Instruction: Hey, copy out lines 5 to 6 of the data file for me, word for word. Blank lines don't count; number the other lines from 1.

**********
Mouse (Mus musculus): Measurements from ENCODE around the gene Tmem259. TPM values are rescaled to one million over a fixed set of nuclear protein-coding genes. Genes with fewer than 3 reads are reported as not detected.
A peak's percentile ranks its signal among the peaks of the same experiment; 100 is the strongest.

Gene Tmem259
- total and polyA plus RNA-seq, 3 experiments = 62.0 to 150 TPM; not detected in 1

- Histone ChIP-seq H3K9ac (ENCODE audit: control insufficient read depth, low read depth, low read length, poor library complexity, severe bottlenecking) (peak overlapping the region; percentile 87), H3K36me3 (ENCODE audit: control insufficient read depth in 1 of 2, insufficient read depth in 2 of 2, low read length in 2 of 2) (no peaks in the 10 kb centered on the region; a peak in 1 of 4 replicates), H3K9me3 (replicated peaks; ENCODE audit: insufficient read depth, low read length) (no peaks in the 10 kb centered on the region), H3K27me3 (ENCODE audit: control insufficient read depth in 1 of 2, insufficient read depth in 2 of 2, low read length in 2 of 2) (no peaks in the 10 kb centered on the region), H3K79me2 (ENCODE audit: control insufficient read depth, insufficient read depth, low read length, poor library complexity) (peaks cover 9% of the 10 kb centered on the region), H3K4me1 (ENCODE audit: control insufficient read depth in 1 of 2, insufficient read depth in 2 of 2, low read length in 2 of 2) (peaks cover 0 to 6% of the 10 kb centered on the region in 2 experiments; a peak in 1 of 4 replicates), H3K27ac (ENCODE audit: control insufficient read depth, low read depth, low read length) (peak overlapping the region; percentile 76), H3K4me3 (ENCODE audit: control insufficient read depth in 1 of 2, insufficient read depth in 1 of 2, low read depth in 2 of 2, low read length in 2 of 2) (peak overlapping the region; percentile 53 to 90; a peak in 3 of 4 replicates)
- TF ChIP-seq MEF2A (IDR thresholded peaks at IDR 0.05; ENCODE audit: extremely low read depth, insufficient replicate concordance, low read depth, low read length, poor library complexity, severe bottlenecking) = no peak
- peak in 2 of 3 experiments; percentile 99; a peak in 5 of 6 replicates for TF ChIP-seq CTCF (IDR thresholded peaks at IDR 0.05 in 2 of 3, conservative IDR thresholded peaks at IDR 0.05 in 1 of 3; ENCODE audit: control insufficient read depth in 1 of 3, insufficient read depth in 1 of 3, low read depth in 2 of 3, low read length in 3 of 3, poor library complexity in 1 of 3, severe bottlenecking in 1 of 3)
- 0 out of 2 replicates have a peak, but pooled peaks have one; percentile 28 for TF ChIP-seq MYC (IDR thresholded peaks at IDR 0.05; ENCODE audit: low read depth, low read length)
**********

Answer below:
- Histone ChIP-seq H3K9ac (ENCODE audit: control insufficient read depth, low read depth, low read length, poor library complexity, severe bottlenecking) (peak overlapping the region; percentile 87), H3K36me3 (ENCODE audit: control insufficient read depth in 1 of 2, insufficient read depth in 2 of 2, low read length in 2 of 2) (no peaks in the 10 kb centered on the region; a peak in 1 of 4 replicates), H3K9me3 (replicated peaks; ENCODE audit: insufficient read depth, low read length) (no peaks in the 10 kb centered on the region), H3K27me3 (ENCODE audit: control insufficient read depth in 1 of 2, insufficient read depth in 2 of 2, low read length in 2 of 2) (no peaks in the 10 kb centered on the region), H3K79me2 (ENCODE audit: control insufficient read depth, insufficient read depth, low read length, poor library complexity) (peaks cover 9% of the 10 kb centered on the region), H3K4me1 (ENCODE audit: control insufficient read depth in 1 of 2, insufficient read depth in 2 of 2, low read length in 2 of 2) (peaks cover 0 to 6% of the 10 kb centered on the region in 2 experiments; a peak in 1 of 4 replicates), H3K27ac (ENCODE audit: control insufficient read depth, low read depth, low read length) (peak overlapping the region; percentile 76), H3K4me3 (ENCODE audit: control insufficient read depth in 1 of 2, insufficient read depth in 1 of 2, low read depth in 2 of 2, low read length in 2 of 2) (peak overlapping the region; percentile 53 to 90; a peak in 3 of 4 replicates)
- TF ChIP-seq MEF2A (IDR thresholded peaks at IDR 0.05; ENCODE audit: extremely low read depth, insufficient replicate concordance, low read depth, low read length, poor library complexity, severe bottlenecking) = no peak